1920: The company is converted to a public limited company, the "N.V. Rijwielenfabriek Veeno".

1921: Veeno makes six different (ladies' and gents') models: Express, Luxe A, Model A, Model B, Model C1 and Model C2). The company's capacity is enhanced this year, as in 1928, 1930, 1939 and 1957.

1923: Veeno introduces the model Truck.

Veeno advertising sign

1931: By starting up their new modern chroming installation, Veeno is able to deliver all nickel-plated parts in chrome. From approximately 1933 onwards, so-called 'Priests-bicycles' are available. This is a ladies' model with a frame longer than regularly, so that nuns and priests can ride a bicycle without being bothered by their robes.

In the thirties, transport tricycles appear for the first time. There are four varieties: bare (just the chassis), open, with a closed box, and optionally even with an auxiliary engine.

Veeno delivery tricycle

Veeno delivery tricycle, basically of the same type like the Danish "Long John".
This bicycle features "Tors safety forks", a special Veeno construction.
The number of built bicycles of this type is probably very limited.

New in those days were the Tors and the Holfa ("Hollands Fabrikaat" = dutch made) model.

1940: In a letter to their customers Veeno politely requests to order as little as possible. Of course, this has everything to do with the war. Like any other company, Veeno has trouble finding material. In this period, the entire factory is looted by the German occupying forces.

1953: R.J. van der Veen, the founders' son, becomes a co-director of Veeno.

1958: In the anniversary year, P. van der Veen Rzn., the 73 years old founder and director, deceases. Of course, the planned festivities are cancelled because of this sad occasion.

Productionswise the sixties are Veeno's best years. Veeno has a very strong reputation and their bicycles sell very good all over the Netherlands. At this time, more than 100 employees are contracted and output is about 10.000 units per year. Well-known models are Rocket, Spirit, Veenolita and Toer Populair.

But soon Veeno encounters financial problems, just like most of the other players in the bicycle industry. At September 24th, 1965 a moratorium of payment is granted to Veeno. In 1966, the number of employees is down to approximately 35.

1967: This rescue operation fails as well. On february 10th, 1967 the 'N.V. Rijwielenfabriek Veeno' is declared bankrupt.

Veeno Tors

Veeno with Tors-forks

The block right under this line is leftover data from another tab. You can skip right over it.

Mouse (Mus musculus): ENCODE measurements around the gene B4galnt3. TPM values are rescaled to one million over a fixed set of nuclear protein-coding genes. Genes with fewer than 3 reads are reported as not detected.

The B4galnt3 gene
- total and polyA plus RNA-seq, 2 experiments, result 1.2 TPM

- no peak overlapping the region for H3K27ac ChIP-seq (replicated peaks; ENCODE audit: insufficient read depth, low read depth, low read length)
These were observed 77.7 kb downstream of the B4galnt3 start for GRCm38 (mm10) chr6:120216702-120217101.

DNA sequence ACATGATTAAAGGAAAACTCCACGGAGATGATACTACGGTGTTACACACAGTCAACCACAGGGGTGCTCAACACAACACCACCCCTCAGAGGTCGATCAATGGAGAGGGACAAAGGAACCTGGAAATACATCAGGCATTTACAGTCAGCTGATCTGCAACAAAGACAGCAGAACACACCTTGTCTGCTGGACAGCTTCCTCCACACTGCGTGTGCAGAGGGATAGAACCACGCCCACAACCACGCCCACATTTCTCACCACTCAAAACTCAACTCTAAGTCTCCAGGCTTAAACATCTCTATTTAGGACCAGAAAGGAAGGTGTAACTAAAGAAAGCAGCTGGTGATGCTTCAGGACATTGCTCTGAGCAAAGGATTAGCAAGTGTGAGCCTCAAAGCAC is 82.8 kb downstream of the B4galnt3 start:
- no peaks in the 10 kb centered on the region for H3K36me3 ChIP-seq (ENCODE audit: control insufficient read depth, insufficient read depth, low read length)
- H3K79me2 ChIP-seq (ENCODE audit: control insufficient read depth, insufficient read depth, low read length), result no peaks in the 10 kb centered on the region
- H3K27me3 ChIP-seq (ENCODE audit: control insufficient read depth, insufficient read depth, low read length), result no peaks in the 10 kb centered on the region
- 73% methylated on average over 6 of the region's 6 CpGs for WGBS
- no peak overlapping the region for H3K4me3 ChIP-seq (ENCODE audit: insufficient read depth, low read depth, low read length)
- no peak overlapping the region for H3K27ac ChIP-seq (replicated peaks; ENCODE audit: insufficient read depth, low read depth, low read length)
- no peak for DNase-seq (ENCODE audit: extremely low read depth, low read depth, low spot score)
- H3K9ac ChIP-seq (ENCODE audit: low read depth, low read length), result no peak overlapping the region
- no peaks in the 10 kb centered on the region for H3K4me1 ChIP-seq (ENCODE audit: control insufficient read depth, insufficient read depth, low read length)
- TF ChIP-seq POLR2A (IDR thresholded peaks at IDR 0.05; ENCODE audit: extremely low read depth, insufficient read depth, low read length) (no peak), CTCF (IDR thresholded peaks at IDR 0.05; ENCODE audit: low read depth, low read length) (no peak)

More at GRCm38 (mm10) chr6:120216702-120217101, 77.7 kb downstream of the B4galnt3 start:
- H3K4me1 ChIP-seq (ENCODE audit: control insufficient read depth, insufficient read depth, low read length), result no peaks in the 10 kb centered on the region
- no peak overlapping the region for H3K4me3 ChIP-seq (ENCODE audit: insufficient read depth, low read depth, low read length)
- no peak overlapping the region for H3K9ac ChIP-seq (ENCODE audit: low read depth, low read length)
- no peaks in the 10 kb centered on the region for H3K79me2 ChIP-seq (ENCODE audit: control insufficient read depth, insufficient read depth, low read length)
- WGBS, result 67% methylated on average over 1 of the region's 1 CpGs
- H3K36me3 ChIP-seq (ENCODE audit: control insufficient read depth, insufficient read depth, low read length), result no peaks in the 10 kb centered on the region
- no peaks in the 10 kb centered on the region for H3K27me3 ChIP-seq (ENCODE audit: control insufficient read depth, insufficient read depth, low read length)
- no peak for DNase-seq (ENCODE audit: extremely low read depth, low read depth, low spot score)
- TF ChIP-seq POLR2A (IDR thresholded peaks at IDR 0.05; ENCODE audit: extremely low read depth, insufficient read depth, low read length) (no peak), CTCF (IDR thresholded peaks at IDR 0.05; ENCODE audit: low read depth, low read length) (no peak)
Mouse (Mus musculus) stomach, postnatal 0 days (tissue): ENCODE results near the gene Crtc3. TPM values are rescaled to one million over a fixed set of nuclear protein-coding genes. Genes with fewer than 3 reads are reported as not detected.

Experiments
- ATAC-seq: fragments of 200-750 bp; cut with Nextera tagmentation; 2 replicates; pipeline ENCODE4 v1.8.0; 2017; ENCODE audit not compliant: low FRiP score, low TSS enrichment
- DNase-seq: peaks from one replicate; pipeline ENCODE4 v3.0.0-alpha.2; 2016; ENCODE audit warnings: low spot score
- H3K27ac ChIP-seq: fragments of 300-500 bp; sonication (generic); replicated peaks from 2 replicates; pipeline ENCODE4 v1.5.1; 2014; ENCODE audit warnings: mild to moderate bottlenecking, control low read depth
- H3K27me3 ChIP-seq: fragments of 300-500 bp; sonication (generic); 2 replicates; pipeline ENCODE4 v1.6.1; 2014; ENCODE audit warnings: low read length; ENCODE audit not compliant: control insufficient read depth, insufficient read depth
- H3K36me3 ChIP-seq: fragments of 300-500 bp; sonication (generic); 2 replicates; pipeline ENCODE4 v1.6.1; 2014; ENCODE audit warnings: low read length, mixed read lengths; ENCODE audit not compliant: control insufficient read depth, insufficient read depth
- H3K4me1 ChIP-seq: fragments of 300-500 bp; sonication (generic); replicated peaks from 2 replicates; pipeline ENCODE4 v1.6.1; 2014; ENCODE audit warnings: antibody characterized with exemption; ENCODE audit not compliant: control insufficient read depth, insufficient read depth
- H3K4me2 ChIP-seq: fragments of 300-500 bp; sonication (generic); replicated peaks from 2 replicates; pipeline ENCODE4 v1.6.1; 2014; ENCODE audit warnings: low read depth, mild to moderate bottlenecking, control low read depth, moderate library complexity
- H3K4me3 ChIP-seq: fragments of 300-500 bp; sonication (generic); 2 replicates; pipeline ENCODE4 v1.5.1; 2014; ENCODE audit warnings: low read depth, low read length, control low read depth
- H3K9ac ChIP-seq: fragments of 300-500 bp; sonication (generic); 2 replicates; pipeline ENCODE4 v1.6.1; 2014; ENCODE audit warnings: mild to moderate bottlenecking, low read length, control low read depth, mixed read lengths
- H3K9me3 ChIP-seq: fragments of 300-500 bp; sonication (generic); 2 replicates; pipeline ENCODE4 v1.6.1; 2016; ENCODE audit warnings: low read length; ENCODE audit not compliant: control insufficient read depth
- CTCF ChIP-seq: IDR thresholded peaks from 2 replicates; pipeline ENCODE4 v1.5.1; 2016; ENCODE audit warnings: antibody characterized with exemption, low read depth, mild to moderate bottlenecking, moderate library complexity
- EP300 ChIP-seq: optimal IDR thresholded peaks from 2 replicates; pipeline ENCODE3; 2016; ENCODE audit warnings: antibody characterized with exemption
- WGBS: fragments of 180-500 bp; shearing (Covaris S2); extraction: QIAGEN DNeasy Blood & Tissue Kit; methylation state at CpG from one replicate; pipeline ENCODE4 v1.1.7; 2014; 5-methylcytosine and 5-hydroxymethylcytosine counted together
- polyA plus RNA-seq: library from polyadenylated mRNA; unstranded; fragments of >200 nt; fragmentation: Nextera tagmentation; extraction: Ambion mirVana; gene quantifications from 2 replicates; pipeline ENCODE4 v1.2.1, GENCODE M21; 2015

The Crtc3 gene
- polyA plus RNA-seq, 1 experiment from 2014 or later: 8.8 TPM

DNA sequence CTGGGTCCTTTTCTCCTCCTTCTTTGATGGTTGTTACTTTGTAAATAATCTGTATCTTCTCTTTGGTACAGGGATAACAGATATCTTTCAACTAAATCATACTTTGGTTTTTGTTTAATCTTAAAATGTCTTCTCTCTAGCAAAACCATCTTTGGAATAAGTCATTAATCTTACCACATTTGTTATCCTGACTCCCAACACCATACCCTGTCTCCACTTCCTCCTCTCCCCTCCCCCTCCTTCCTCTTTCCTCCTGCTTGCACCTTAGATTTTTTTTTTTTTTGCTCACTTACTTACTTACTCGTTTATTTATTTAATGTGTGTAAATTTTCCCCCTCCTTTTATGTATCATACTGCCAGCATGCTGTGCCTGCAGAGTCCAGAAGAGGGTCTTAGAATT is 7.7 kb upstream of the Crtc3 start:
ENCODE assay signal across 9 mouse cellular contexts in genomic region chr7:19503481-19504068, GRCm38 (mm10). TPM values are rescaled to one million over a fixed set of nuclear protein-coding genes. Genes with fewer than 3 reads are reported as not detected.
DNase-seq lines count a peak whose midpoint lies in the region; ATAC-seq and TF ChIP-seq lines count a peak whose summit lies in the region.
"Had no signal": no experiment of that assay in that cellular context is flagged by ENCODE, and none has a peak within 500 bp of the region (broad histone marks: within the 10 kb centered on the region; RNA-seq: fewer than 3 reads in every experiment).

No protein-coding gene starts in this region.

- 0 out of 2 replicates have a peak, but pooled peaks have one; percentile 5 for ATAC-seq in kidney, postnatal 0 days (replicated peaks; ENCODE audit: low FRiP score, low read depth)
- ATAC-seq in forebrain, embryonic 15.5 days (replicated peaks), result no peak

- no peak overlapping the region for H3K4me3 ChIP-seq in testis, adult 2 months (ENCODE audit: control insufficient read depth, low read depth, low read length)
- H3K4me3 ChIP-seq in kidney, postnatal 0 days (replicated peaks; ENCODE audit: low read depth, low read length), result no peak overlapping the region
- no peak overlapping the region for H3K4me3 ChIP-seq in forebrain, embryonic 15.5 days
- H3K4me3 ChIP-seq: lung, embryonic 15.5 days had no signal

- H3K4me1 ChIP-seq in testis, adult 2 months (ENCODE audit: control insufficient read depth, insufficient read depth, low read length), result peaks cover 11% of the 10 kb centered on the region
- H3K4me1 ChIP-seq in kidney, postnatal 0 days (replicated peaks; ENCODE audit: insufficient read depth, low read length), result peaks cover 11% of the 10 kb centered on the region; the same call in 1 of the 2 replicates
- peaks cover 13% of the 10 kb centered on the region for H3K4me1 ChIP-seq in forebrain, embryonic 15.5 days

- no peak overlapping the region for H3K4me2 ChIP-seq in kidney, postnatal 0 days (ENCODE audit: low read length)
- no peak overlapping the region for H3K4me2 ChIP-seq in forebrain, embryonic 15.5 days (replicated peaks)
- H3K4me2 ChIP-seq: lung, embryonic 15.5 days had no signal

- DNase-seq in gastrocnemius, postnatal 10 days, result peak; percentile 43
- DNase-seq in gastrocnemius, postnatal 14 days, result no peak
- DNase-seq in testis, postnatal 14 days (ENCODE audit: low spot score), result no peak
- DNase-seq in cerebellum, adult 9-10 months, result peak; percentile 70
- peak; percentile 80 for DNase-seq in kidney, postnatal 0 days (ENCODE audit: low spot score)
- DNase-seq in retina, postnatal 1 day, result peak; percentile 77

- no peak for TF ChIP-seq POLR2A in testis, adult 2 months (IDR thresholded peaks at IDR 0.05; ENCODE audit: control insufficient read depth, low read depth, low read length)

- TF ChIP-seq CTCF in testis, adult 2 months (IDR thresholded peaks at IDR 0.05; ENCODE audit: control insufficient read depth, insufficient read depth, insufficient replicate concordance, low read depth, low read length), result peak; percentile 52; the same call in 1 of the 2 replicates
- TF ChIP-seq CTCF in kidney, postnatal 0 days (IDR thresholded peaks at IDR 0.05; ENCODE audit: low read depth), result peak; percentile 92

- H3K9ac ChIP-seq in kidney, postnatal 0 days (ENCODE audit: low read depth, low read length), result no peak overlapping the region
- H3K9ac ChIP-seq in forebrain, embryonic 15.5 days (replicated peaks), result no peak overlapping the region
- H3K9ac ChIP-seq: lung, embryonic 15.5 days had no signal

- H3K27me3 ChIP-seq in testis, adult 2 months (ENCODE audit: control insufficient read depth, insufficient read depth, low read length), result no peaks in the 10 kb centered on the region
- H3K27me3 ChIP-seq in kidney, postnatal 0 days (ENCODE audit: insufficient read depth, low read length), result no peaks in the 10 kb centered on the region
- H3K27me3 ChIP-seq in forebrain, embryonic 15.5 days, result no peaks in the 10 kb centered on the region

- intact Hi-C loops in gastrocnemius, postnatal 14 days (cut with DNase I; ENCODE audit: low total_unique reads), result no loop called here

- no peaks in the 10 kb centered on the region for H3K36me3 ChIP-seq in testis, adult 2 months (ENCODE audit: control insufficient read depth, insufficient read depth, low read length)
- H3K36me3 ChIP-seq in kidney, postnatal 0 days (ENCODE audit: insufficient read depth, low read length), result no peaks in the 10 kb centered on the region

The trade mark Veeno is taken over by Rijwielfabriek De Wilde in Nieuwe Niedorp, along with the names Veenolite, Tors, Rocket, Holfa and Truck. This framebuilder is declared bankrupt by the end of 1977. Van der Sluis company in Surhuisterveen takes over the rights, but that company bankrupts after a fire in 1982. The remains are taken over by Rivel in Surhuisterveen, which in turn is taken over by Union. Nowadays, Veeno bicycles are made by Union and distributed by 'Tweewieler Inkoop- en marketing Combinatie", TWICO, a retailers organisation.

Although Veeno wasn't a big bicycle manufacturer, the good quality of their bicycles is unquestionable. Some details from the fifties and sixties show that it was a rather conservative manufacturer.

For example, they kept making bicycles with the solid 45-mm Thompson bracket (Gazelle is the only one who used this bracket even longer on their carrier bicycles). The fork with closed pads (eyelets) can be found on Veeno bicycles until 1960(!). Finally, until approximately 1960 Veeno almost only made roadsters (28 x 1 1/2") instead of the cheaper smaller wheel-sizes.

simplex 1920-1930

F W Evans 1920s–30s
Author: Hilary Stone

Evans 2 - 250The first builder in Britain of specialist touring bikes, a pioneer in the use of derailleur gears for touring, at least three patents which were of real use to hard riding cyclists, a pioneer in the use of brazed-on fittings and one of the main forces behind the change to the lightweight design of bicycle – is that enough to qualify as a Design Classic?

F W Evans was not himself a framebuilder but rather a man of ideas and a bike shop proprietor. He was editor of Cycling magazine for a couple of years in the very early 20s before setting up his first bike shop in 1922 in Westminster Bridge Road. He issued a 24 page booklet explaining why the new lightweight design (low bottom bracket, brazed up straight and tapered rear stays, 26in wheels and compact frame size) was superior to the old style. As a short aside recent research by David Hinds, the Veteran Cycle-Club’s marque enthusiast for Granby has revealed that Granby were by 1915 building in the new style making them probably the first builder in Britain to do so. F W Evans whilst editor of Cycling promoted the new design and in his new shop stocked bikes in the new design from the more forward thinking larger builders such as James.